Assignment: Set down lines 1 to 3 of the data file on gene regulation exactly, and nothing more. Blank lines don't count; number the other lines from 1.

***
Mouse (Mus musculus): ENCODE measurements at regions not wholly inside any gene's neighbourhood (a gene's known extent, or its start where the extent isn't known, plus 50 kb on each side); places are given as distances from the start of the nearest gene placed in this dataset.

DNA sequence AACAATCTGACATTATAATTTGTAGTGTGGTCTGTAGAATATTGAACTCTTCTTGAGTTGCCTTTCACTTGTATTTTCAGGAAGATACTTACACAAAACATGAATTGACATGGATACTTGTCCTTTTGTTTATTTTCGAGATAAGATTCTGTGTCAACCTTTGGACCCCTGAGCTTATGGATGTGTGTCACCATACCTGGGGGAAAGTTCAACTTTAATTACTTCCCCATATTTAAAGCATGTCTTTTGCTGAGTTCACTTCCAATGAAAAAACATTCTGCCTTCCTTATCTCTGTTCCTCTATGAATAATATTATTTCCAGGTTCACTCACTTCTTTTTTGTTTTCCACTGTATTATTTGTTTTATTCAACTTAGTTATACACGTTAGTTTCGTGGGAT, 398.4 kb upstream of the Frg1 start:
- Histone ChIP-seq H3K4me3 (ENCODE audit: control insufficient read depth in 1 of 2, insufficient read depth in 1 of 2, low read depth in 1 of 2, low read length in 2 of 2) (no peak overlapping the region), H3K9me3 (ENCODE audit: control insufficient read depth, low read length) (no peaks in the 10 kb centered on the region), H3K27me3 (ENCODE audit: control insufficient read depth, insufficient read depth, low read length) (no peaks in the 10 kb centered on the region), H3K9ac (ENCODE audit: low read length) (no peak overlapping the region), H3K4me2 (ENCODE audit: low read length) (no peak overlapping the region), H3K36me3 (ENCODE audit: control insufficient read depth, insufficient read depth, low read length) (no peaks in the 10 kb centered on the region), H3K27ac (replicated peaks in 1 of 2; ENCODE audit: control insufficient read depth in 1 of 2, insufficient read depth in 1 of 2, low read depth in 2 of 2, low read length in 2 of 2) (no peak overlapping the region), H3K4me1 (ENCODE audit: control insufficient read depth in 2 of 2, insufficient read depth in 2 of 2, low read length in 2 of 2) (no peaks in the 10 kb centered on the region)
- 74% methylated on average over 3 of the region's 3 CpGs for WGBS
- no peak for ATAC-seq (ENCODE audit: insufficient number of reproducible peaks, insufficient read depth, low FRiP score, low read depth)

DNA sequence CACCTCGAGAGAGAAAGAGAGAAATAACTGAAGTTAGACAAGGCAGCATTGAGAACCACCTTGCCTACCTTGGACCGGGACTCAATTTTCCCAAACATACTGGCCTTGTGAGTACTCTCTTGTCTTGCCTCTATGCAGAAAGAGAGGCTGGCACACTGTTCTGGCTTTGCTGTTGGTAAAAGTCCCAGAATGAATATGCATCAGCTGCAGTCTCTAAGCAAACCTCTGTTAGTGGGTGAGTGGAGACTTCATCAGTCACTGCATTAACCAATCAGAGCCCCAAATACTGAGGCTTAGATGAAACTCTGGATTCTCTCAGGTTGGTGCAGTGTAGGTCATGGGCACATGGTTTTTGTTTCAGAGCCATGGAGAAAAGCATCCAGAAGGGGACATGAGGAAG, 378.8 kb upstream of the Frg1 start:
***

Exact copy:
Mouse (Mus musculus): ENCODE measurements at regions not wholly inside any gene's neighbourhood (a gene's known extent, or its start where the extent isn't known, plus 50 kb on each side); places are given as distances from the start of the nearest gene placed in this dataset.

DNA sequence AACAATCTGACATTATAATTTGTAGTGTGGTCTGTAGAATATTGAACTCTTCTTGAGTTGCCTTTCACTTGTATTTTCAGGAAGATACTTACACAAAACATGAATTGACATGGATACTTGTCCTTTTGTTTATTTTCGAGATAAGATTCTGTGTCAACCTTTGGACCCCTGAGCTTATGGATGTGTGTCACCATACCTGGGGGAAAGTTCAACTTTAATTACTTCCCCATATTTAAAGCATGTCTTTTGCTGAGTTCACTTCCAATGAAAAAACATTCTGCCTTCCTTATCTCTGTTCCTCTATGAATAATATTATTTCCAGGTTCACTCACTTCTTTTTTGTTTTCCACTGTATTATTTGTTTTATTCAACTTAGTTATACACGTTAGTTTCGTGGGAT, 398.4 kb upstream of the Frg1 start:
- Histone ChIP-seq H3K4me3 (ENCODE audit: control insufficient read depth in 1 of 2, insufficient read depth in 1 of 2, low read depth in 1 of 2, low read length in 2 of 2) (no peak overlapping the region), H3K9me3 (ENCODE audit: control insufficient read depth, low read length) (no peaks in the 10 kb centered on the region), H3K27me3 (ENCODE audit: control insufficient read depth, insufficient read depth, low read length) (no peaks in the 10 kb centered on the region), H3K9ac (ENCODE audit: low read length) (no peak overlapping the region), H3K4me2 (ENCODE audit: low read length) (no peak overlapping the region), H3K36me3 (ENCODE audit: control insufficient read depth, insufficient read depth, low read length) (no peaks in the 10 kb centered on the region), H3K27ac (replicated peaks in 1 of 2; ENCODE audit: control insufficient read depth in 1 of 2, insufficient read depth in 1 of 2, low read depth in 2 of 2, low read length in 2 of 2) (no peak overlapping the region), H3K4me1 (ENCODE audit: control insufficient read depth in 2 of 2, insufficient read depth in 2 of 2, low read length in 2 of 2) (no peaks in the 10 kb centered on the region)